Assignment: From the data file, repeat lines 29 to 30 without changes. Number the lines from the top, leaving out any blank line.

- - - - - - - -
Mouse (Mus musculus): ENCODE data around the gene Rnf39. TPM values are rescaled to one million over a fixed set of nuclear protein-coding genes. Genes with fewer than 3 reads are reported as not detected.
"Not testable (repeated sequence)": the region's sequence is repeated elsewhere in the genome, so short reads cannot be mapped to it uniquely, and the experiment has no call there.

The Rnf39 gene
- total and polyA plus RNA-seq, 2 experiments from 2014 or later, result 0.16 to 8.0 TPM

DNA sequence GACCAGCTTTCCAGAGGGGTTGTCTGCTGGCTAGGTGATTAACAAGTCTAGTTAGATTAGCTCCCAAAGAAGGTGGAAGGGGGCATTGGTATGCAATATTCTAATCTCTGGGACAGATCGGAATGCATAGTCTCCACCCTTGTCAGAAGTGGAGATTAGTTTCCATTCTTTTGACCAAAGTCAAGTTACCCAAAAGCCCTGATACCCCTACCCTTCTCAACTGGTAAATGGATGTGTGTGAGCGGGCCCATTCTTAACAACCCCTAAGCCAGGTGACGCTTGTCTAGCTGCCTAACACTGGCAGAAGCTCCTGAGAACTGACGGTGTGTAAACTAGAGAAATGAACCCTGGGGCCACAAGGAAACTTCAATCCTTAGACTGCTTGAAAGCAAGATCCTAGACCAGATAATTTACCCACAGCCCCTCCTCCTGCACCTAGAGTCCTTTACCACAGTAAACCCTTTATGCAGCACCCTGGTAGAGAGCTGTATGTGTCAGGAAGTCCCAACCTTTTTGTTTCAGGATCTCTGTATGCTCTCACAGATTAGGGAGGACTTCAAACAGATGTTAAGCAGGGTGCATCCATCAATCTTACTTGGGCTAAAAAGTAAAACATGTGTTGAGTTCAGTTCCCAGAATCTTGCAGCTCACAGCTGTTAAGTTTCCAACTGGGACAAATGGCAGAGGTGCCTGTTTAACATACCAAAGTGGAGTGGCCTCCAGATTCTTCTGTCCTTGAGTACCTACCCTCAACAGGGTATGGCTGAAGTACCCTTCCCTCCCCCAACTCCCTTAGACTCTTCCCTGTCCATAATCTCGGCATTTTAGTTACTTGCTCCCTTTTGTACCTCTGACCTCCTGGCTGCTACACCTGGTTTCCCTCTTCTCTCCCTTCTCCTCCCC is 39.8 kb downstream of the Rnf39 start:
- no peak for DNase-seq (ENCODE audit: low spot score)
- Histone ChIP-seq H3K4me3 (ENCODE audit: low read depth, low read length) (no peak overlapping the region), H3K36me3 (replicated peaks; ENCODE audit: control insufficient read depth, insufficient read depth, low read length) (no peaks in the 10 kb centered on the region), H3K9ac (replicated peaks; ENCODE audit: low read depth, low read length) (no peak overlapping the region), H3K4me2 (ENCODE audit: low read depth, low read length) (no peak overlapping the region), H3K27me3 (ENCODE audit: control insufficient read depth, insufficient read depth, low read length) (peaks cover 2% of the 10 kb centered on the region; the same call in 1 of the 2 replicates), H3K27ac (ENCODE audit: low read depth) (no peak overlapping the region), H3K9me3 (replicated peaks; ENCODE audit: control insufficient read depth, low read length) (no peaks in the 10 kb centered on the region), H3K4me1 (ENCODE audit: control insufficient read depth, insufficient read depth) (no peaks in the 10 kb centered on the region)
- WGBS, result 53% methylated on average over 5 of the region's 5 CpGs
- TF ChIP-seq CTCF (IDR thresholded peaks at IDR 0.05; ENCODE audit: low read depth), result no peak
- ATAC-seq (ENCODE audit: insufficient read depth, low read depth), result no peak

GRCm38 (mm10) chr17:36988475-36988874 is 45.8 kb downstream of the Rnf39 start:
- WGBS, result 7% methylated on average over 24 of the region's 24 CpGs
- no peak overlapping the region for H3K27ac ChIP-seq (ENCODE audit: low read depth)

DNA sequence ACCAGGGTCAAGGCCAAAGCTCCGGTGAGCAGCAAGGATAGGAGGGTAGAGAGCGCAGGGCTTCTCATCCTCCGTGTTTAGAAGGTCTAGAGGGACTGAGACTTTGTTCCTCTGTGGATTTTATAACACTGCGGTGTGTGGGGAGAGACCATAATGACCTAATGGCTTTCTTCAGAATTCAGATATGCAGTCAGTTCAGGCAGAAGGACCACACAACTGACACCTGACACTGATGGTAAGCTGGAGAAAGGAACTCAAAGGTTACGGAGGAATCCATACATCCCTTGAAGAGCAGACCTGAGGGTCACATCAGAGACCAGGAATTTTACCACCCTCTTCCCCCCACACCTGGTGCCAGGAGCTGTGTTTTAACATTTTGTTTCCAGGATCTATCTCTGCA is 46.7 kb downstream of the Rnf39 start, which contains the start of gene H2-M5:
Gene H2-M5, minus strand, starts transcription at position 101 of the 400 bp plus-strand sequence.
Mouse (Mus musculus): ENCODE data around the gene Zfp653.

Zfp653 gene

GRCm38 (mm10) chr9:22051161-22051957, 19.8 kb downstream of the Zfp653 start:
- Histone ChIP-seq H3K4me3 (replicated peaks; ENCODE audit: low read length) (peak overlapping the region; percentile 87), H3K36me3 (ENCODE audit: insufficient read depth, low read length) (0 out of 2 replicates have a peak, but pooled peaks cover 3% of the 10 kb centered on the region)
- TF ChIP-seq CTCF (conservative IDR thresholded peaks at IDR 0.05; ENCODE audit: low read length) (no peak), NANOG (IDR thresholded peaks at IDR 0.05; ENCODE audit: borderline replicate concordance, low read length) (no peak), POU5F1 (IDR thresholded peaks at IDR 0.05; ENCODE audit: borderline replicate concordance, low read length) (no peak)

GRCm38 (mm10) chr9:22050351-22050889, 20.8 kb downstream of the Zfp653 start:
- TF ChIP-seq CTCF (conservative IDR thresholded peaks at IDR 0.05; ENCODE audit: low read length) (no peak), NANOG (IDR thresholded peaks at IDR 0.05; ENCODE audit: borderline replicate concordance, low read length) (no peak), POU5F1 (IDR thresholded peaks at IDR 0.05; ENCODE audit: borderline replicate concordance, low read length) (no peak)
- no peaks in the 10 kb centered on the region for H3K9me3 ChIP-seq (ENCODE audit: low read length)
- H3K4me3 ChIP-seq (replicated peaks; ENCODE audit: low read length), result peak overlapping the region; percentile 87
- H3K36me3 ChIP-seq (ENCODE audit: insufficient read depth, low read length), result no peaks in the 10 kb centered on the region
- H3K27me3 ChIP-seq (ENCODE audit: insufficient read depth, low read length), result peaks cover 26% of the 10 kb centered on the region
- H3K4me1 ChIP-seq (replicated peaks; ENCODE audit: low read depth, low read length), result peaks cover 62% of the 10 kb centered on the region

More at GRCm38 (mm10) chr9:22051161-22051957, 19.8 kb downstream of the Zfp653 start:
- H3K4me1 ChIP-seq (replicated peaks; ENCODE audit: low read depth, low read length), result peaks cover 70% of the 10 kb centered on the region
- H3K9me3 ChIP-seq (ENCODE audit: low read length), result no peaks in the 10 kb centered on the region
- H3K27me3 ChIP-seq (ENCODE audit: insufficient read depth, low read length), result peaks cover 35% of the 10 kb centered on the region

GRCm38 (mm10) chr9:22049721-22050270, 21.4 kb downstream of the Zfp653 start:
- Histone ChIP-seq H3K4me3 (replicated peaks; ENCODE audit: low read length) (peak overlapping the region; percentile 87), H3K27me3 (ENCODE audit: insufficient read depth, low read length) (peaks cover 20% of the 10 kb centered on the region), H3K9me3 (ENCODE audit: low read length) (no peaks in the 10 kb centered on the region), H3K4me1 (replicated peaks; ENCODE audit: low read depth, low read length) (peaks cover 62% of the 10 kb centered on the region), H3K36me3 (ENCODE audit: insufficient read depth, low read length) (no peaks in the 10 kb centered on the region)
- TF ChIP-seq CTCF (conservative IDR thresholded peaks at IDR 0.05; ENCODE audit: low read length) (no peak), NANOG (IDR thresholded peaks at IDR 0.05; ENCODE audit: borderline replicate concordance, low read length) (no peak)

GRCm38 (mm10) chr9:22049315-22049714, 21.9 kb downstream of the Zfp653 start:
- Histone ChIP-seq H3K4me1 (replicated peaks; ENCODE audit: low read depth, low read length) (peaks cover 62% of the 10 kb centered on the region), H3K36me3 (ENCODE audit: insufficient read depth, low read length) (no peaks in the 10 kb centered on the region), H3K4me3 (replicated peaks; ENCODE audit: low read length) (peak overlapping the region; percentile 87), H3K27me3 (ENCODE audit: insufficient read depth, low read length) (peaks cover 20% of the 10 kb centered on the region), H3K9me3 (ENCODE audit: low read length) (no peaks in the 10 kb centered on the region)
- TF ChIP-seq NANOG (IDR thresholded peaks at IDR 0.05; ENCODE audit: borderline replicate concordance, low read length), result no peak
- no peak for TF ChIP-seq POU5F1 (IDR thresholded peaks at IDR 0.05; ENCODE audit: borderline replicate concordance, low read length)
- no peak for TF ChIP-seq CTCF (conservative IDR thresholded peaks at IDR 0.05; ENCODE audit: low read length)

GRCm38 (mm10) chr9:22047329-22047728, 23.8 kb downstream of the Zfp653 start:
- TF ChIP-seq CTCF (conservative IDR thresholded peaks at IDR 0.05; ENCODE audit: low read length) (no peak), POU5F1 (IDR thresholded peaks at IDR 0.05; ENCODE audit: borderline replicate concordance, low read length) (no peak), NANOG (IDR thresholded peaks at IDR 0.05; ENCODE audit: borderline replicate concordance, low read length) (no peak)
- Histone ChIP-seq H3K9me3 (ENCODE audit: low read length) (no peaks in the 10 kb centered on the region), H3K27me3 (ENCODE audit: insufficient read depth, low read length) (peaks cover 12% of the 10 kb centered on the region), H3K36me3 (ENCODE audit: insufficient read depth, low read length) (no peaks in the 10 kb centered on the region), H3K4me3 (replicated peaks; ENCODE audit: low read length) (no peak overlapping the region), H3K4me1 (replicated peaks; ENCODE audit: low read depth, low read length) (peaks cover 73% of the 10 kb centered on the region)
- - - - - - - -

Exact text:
- H3K4me1 ChIP-seq (replicated peaks; ENCODE audit: low read depth, low read length), result peaks cover 70% of the 10 kb centered on the region
- H3K9me3 ChIP-seq (ENCODE audit: low read length), result no peaks in the 10 kb centered on the region